Jan 10, 2007

that flag it stands for snow day


Not exactly a masterpiece of photographism--it was cold, and I was in a hurry--but it at least shows why I'm home from school today. My wife, on the other hand, still had to trek over to Evergreen, where they don't cancel classes unless the power's out.

Just wait until tomorrow, when all this slushy mess freezes solid.

2 comments:

Euan said...

I read your older posts about the newest LD topic, "The actions of corporations ought to be held to the same standards as the actions of individuals," and I'm hooked. All of those entries have definitely stimulated me, and I have some ideas. I'd love some feedback.

Kant says: "Act only according to that maxim by which you can at the same time will that it should become a universal law."

I'm not quite sure what that means . . . Something along the lines of: Principles are only moral if all humans can be held bindingly to them. If I'm about to lie to avoid the consequence of my action, I should ask myself if "lying to avoid consequences" as universal principle is moral. Obviously it isn't, so my action is immoral.


Well, the actions of corporations are so much more complex than the actions of individuals and are almost never based on a pure, or moral, motive. Corporations, in almost every situation, are based around profit (they are not ALL based around profit, as some are charity organizations.) Corporations don't exist to do what is "right," they don't exist to fulfill their moral duty. Human life, on the other hand, is centered around becoming MORE human, and we exist to find a deeper humanity. We do this by doing what is right, without question. Humans can be held to moral standards because we exist to become more moral, more human. Corporations exist for a different purpose than to be moral and/or more human, therefore their actions can't be held to those same moral standards that dictate the actions of individuals.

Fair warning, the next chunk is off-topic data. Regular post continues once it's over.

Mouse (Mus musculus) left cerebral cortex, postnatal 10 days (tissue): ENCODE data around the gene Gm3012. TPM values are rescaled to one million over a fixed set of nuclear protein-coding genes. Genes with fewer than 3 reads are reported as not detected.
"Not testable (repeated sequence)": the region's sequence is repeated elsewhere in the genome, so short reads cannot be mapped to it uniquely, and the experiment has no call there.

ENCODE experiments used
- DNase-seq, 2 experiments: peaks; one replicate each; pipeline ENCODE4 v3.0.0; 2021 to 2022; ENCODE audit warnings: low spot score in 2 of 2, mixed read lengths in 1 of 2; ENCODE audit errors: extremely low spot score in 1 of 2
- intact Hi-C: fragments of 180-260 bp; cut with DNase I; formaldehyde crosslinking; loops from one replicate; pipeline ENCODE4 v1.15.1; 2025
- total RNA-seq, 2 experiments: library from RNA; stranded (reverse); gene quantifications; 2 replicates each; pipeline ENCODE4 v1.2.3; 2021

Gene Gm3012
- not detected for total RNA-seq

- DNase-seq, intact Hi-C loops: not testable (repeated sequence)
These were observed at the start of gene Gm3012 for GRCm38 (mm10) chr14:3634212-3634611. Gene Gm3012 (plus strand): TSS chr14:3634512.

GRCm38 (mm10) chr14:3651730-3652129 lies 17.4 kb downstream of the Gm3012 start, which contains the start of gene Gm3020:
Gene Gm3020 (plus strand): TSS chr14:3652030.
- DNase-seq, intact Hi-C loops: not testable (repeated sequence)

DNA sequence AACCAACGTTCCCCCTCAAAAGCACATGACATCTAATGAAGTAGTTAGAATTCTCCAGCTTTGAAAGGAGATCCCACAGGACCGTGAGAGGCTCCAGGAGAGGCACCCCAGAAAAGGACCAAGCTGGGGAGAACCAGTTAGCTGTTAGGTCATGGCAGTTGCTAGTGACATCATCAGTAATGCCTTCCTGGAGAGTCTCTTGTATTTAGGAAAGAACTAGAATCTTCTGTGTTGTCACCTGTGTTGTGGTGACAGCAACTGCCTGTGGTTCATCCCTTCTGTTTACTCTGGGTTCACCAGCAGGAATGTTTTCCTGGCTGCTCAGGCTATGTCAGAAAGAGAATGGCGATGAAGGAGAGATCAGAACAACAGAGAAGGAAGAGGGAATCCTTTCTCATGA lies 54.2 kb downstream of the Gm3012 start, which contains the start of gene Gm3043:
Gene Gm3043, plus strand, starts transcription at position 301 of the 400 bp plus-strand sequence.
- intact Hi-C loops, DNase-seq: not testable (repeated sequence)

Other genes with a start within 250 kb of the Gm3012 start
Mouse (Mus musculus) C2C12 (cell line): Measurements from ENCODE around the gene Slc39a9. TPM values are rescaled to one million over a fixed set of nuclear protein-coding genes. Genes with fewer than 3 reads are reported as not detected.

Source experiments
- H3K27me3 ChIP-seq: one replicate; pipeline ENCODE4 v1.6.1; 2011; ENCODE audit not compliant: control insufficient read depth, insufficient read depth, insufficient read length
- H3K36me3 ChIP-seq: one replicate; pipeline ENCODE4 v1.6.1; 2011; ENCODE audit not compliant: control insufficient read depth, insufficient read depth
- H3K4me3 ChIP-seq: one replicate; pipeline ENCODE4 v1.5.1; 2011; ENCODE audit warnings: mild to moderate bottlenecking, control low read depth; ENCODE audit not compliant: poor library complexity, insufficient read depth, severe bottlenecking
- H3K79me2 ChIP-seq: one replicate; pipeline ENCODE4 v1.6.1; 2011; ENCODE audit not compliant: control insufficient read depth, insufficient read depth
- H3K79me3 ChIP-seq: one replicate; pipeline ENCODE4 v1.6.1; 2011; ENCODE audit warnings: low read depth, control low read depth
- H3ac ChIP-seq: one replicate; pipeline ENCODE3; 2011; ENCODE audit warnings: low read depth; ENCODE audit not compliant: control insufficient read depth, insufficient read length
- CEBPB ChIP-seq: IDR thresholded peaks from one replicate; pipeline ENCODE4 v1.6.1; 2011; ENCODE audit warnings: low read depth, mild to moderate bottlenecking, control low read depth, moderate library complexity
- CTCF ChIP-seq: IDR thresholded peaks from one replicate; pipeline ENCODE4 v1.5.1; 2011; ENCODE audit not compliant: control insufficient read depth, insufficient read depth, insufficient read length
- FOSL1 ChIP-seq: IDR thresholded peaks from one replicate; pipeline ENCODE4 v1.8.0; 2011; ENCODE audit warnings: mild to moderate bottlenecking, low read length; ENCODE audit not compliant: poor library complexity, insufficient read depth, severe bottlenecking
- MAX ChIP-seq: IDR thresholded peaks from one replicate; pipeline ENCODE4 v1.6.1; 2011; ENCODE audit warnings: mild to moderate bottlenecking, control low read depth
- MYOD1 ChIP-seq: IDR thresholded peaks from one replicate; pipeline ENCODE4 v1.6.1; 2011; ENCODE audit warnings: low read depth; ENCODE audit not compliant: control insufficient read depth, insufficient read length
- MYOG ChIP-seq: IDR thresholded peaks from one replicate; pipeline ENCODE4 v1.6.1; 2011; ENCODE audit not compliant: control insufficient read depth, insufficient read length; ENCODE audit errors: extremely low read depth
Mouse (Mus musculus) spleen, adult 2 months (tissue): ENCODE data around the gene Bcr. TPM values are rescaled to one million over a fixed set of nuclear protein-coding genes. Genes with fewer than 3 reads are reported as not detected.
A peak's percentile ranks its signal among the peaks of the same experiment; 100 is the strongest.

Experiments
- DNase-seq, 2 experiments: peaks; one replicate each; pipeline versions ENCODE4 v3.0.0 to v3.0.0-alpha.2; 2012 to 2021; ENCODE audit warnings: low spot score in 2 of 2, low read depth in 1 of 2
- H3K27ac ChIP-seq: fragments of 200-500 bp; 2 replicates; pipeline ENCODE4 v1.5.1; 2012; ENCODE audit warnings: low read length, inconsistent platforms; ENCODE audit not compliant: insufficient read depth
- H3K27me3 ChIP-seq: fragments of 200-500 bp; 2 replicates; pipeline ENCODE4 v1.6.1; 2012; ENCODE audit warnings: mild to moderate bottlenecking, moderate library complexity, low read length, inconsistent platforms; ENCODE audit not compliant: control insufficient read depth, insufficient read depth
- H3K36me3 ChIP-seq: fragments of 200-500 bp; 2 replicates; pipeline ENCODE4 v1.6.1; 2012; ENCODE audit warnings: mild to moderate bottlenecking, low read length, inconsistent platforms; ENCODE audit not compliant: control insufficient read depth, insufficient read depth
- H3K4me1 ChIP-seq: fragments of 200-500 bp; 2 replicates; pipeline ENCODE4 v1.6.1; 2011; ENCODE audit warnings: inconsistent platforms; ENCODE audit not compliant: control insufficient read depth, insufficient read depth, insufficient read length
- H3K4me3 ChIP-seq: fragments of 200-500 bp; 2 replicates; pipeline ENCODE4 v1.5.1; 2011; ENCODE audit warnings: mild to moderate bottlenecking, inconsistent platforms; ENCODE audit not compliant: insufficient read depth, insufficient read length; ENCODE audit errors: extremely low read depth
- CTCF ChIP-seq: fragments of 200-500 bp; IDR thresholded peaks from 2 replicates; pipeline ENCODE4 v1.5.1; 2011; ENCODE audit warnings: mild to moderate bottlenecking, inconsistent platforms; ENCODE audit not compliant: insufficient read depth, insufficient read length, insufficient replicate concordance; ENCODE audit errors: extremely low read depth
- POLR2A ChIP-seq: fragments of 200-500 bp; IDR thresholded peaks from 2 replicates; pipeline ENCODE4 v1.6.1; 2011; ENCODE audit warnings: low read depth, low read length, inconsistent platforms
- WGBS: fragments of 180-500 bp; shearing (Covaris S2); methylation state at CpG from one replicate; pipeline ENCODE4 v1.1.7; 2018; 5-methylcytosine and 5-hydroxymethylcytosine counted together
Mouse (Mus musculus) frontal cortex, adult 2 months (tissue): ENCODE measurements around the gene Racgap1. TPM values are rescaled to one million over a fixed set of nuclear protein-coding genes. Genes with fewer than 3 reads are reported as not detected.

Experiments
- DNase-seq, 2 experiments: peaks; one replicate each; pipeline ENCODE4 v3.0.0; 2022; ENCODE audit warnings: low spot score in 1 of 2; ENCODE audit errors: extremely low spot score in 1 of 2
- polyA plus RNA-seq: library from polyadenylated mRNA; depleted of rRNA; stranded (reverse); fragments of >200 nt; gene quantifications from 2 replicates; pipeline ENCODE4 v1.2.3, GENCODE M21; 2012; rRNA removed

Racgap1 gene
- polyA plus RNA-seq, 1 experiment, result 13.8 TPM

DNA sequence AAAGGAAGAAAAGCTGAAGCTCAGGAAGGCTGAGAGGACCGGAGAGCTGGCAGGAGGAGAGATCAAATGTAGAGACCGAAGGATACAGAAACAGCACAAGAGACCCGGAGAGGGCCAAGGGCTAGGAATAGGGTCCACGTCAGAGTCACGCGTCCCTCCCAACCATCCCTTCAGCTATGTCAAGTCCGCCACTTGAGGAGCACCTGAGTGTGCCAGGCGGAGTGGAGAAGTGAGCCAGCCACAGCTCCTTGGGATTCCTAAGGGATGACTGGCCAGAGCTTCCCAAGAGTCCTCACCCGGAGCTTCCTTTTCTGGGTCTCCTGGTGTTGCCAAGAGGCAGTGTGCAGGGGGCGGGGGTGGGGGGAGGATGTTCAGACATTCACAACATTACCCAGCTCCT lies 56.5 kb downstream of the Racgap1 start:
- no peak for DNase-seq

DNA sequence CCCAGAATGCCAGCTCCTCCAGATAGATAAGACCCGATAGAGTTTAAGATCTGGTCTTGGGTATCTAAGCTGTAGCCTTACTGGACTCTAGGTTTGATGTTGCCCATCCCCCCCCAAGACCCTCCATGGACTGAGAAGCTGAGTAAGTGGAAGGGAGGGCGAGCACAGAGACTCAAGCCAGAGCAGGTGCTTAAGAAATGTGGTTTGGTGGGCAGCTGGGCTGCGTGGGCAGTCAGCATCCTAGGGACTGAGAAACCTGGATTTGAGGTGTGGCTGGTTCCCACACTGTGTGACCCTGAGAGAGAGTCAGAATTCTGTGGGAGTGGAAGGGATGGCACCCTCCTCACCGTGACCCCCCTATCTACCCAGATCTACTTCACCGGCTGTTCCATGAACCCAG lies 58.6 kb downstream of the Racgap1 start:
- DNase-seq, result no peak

Hm . . . Humans strive to be more human. Corporations strive to make a profit. A corporation cannot take an action because the members of the corporation decide that the action is "right." The actions of corporations always take into account their shareholders, profit, budget, etc.. They are never and can never be pure. Therefore, the actions of a corporation can't be moral, so they ought not to be held to the same moral standard as the actions of individuals. Or something.

I understand that all of what I wrote was incoherent and lacked any sense of cohesion, but I'm just brainstorming.


Any ideas?

Jim Anderson said...

euan, thanks. Since your post is "off-topic," I'm going to put it in a place more accessible to others, and link it back to the other posts I've written, and also respond to your hypotheses. Coming soon!